Not that that really matters, since in five years we'll have a new format. Demand for The Blu is expected to JUMP this year to 48 million units; Sony only has the capacity to manufacture 38 million, and that's after an upgrade to its facilities.

And while I'm thoroughly post-disc (technically), I did have my eye on the PS3, more or less because I could use it as a Blu-ray player.

But then I heard the system doesn't output DTS-HD, so what's the point? :P
 

Thin Intel Netbook to vie with MacBook Air?

50°
342w ago - During a keynote speech at the Intel Developer Forum in Shanghai, an Intel executive brandished a Netbook that looked Air-thin. Will inexpensive Linux Netbooks be a poor man's MacBook Air?

Most of the photos to date of upcoming Netbooks are ho-hum designs, engineered to be inexpensive yet practical for users such as young schoolchildren. But some upcoming designs look intriguing--and extremely thin. (See close-up photo here--PC Watch.)

"This Netbook is running Linux...As you see, this doesn't mean an ugly design. It's a really nice-looking, stylish design," said Dadi Perlmutter, executive vice president and general manager of Intel's Mobility Group, when waving a very-thin-looking Netbook (photo) at the audience during his keynote at IDF.

Consider the typical specifications for a Netbook (best exemplified by the tiny Eee PC) and it's not a stretch to design an ultraportable, ultrathin Netbook:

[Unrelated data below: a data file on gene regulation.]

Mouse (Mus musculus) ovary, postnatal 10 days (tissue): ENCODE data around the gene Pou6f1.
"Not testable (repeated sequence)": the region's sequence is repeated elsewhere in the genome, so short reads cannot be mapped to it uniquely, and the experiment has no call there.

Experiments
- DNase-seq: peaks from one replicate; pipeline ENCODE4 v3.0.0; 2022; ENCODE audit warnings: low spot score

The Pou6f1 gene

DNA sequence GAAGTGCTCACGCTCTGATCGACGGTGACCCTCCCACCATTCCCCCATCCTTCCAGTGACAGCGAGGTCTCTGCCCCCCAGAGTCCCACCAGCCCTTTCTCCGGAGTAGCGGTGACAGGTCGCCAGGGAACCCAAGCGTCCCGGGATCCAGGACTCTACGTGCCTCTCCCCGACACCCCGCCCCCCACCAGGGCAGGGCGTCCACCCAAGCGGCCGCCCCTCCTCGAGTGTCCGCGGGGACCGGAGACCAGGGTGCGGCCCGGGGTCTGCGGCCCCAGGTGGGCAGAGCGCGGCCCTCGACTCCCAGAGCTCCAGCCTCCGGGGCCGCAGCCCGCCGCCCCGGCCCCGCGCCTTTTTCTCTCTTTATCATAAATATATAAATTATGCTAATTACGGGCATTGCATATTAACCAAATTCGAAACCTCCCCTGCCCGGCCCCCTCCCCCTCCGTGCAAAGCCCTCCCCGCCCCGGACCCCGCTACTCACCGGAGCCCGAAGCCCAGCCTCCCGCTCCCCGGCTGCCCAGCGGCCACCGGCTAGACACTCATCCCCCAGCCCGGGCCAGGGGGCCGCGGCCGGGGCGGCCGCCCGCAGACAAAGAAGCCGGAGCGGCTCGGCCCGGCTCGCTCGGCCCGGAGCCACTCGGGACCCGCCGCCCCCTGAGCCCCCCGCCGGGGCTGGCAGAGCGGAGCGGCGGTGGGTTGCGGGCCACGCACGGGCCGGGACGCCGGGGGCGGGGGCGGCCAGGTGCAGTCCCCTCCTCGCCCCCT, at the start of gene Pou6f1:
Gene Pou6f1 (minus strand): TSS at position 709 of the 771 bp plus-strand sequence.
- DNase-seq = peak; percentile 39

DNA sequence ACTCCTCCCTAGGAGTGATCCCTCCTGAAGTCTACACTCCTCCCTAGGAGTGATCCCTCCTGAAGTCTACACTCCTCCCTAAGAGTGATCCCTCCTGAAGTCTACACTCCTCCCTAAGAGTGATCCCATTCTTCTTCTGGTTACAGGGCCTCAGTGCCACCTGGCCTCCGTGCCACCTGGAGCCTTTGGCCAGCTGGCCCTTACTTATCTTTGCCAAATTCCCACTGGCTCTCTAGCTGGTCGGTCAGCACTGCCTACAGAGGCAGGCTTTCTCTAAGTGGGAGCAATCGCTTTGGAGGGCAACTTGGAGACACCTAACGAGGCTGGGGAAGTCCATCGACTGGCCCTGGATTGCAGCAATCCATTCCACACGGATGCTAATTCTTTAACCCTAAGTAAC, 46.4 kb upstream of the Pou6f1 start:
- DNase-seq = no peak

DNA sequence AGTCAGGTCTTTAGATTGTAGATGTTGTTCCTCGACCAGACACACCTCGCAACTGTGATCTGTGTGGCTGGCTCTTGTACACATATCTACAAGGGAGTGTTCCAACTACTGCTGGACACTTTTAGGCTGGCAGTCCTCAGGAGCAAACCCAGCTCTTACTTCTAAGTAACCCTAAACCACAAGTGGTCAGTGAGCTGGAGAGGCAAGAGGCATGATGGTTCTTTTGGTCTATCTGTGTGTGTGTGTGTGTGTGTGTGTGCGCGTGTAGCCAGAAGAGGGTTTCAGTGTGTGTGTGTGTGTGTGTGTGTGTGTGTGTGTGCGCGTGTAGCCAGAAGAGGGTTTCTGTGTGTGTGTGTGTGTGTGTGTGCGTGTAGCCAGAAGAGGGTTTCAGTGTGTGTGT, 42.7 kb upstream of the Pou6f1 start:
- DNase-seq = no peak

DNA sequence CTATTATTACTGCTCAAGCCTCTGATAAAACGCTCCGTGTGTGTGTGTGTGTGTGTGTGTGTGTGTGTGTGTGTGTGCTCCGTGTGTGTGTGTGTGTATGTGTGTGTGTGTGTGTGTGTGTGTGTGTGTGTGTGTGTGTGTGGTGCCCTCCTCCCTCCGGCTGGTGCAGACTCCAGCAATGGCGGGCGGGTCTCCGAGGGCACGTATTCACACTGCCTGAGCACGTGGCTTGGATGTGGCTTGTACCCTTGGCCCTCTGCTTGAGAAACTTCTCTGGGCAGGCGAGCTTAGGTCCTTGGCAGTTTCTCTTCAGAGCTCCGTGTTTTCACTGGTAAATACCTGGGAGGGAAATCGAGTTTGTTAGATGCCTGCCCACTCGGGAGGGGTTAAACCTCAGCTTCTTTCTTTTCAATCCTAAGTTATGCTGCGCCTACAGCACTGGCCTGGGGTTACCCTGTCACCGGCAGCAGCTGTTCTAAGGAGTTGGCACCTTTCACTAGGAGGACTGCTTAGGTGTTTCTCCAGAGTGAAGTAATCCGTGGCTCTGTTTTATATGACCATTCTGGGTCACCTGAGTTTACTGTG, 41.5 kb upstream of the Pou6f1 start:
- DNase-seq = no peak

Power-sipping Atom processor: This chip will draw as little as 0.65 watt, much less than the Air's Core 2 Duo chip which has a TDP (Thermal Design Power, or thermal envelope) of 20 watts. This means less heat dissipation.

Solid-state drive: Netbooks (Eee PC, Intel Classmate) will typically use SSDs, not hard-disk drives--another power- and space-saving feature. (There will...
 

NVIDIA Slowing Down Graphics Upgrades?

50°
342w ago - If you've recently found yourself thinking that you might just bite the bullet and buy a new high-end graphics card, news last week that new models from NVIDIA could be coming as soon as July may make you rethink that decision. The day before the 9800GTX was officially unveiled, rumors started to leak that NVIDIA was already preparing a new line-up of high-end cards under the 9900 naming scheme, and that the 9800 series would be discontinued in July.

Word is that we will see a similar setup to what we currently have now; a 9900GTX sporting a single core and a 9900GX2 that will carry with it two GPUs like the current 9800GX2. It's clear that NVIDIA wants to continue to be on top of AMD when it comes to speed, but these constant refreshes with minor improvements are coming to the point where it's just plain ridiculous.

AMD on the other hand seem to be hard at work creating what should be a true next generation card with the new 4000 series due out around a similar time. With specifications on the card already floating about, there isn't a doubt in our mind that NVIDIA already have something up their sleeve to beat AMD come launch day, and the chances are that it will just beat out the AMD offering.

The problem with NVIDIA at the moment is that all they're doing is placing doubt in...